You are the product of your background, and I won’t try to change that. But, I will make an observation about the people you see who seem to be “doing better”: chances are they’re not. I’m an old guy (almost but not quite as old as @stad), so it’s been a while since we were the struggling young couple.

    But, back even farther, shortly after my parents divorced when I was a teenager, my mother went into the paid labor force for the first time in 20 years, where she earned minimum wage. Yet a financial planner friend who was helping my mother pointed out that she could write a bigger check than most of our neighbors who looked so prosperous with their new cars and nice furniture. He knew that most of them were highly leveraged, and many were struggling to meet the minimum payments. Looking like you’re “doing better” doesn’t necessarily mean you are “doing better.” Just because someone’s living in a nicer house, driving nicer cars, going on fancier vacations, or sending their kids to expensive schools, don’t assume they are really doing better than you are. 

    • #4
    • July 6, 2018 at 9:49 am
    • 1 like
  5. Coolidge

    I’ve seen a lot of positive reviews of Erika’s book. I might have to check it out, even though it’s about as different from my normal fare as it’s possible for a book to be. 

    Stressing about money isn’t new, people have done that for as long as we’ve had the concept of money. You would think that our current prosperity would make it less common, but it isn’t. Your story and also Michael Brendan Dougherty’s article on NRO today about our social treasury are a good reminder that money can’t buy happiness. You and Seth are a good match. I suspect that while he keeps you from stressing too much about money, you also help him balance his attitude about money (whatever that may be). 

    • #5
    • July 6, 2018 at 11:00 am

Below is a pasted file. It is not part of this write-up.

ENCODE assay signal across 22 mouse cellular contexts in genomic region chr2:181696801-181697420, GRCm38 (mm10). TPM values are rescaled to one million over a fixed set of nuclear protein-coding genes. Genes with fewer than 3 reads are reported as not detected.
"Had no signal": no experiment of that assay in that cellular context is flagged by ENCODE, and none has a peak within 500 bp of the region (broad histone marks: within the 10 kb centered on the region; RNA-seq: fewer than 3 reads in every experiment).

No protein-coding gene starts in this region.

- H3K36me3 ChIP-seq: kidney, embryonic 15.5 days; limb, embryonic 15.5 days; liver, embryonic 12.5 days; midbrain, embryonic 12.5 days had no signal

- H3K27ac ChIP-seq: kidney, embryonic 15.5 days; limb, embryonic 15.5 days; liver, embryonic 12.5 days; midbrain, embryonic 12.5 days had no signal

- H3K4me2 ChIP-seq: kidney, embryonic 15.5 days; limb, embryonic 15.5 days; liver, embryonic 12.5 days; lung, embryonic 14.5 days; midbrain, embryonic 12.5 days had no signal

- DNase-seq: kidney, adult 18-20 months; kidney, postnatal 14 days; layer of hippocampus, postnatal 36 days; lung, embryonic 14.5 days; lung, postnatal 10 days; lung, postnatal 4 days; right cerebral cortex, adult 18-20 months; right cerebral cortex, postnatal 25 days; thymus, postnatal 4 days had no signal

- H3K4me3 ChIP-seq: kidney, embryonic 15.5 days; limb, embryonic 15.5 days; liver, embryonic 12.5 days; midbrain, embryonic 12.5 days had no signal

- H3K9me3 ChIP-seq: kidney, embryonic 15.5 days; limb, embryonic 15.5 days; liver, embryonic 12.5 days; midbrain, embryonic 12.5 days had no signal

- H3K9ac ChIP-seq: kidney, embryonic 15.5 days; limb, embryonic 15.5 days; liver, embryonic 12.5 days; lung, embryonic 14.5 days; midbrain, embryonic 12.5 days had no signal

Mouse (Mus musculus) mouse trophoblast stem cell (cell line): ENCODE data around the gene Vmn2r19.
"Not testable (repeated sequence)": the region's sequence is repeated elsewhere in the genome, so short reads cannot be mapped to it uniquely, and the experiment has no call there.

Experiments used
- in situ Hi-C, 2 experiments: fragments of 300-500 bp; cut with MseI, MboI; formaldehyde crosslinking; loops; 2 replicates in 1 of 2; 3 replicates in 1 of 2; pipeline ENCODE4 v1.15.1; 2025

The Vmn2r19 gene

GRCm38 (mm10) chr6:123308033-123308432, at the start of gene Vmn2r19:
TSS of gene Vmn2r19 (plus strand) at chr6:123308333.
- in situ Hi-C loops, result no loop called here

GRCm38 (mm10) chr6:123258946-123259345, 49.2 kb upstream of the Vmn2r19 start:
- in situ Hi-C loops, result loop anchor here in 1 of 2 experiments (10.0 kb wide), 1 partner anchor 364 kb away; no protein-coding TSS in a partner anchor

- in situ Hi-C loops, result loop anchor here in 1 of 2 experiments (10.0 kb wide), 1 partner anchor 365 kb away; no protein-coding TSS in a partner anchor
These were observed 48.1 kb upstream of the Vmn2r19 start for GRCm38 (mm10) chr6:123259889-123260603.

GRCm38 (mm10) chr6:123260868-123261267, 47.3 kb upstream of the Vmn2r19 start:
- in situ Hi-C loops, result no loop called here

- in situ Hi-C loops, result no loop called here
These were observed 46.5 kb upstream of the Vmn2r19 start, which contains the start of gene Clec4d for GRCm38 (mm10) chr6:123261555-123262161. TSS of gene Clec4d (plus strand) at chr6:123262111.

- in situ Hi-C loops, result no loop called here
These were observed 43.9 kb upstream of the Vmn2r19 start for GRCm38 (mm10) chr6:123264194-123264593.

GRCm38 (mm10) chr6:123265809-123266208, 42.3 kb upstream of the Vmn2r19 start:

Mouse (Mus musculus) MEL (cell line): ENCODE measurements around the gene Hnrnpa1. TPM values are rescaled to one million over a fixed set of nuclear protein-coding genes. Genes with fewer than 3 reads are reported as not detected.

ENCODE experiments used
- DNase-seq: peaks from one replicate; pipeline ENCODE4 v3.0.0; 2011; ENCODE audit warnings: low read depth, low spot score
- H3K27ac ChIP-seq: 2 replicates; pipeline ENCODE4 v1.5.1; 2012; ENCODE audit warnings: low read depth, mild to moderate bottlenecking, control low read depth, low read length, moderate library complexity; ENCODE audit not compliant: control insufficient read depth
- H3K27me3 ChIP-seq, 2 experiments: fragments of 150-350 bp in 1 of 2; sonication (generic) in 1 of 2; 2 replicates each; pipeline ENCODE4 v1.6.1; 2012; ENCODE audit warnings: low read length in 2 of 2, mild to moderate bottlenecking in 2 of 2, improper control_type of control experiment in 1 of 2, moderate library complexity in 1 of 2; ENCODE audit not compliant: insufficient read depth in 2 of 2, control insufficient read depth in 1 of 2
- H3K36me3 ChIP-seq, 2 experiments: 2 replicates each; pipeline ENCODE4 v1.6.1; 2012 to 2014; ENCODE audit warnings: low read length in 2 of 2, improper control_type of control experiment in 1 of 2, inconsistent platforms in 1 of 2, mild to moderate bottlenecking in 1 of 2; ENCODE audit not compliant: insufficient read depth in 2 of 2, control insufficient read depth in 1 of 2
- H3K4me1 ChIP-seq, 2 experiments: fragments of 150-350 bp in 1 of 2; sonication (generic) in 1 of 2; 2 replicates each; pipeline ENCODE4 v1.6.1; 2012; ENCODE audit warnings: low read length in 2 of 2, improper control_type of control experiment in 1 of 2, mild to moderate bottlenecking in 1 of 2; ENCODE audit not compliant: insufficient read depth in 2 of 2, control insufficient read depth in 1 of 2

• 1 like
  6. Member
    MB

    My mother is the 9th of 10. Her father was killed in an accident in 1935, She was two, the oldest was 16. My grandmother had grown up on a farm and had an 8th grade education. As you can imagine, things were not easy. As a child, I can remember her explaining that she and my father had selected a wedding ring with a single diamond rather than multiple small stones in case they had to pawn it. It would be worth more at the pawn shop. 

     

    Now, to the lovely part of the story. My parents were never wealthy, but as they did a bit better, and then a bit better, they added to her ring, and then added another ring, and then added diamonds to the rings. Both of my parents were proud of those rings, the work they put in to be able to buy them, and the compliments my mother got on them. My dad died 4 years ago at 90 years old. He had a full life and always took great pride in his 7 daughters. This past year, my mother decided to break up her rings and make one ring for each of us. She spent much time and thought on the settings and disposition of the stones. The twins got identical rings, the youngest the stone from Mom’s engagement ring. I wear mine every day. It’s a single stone and will be worth more at the pawn shop if we need it. 

    • #6
    • July 7, 2018 at 1:48 pm
    • 1 like
  7. Member

    Nick H (View Comment):

    I’ve seen a lot of positive reviews of Erika’s book. I might have to check it out, even though it’s about as different from my normal fare as it’s possible for a book to be.

    Stressing about money isn’t new, people have done that for as long as we’ve had the concept of money. You would think that our current prosperity would make it less common, but it isn’t. Your story and also Michael Brendan Dougherty’s article on NRO today about our social treasury are a good reminder that money can’t buy happiness. You and Seth are a good match. I suspect that while he keeps you from stressing too much about money, you also help him balance his attitude about money (whatever that may be).

    Also, it’s worth remembering that consumption isn’t the same thing as wealth; people who live in modest homes and save consistently can over time become wealthier than people who live beyond their means in expensive homes.

    • #7
    • July 31, 2018 at 9:08 pm
    • 1 like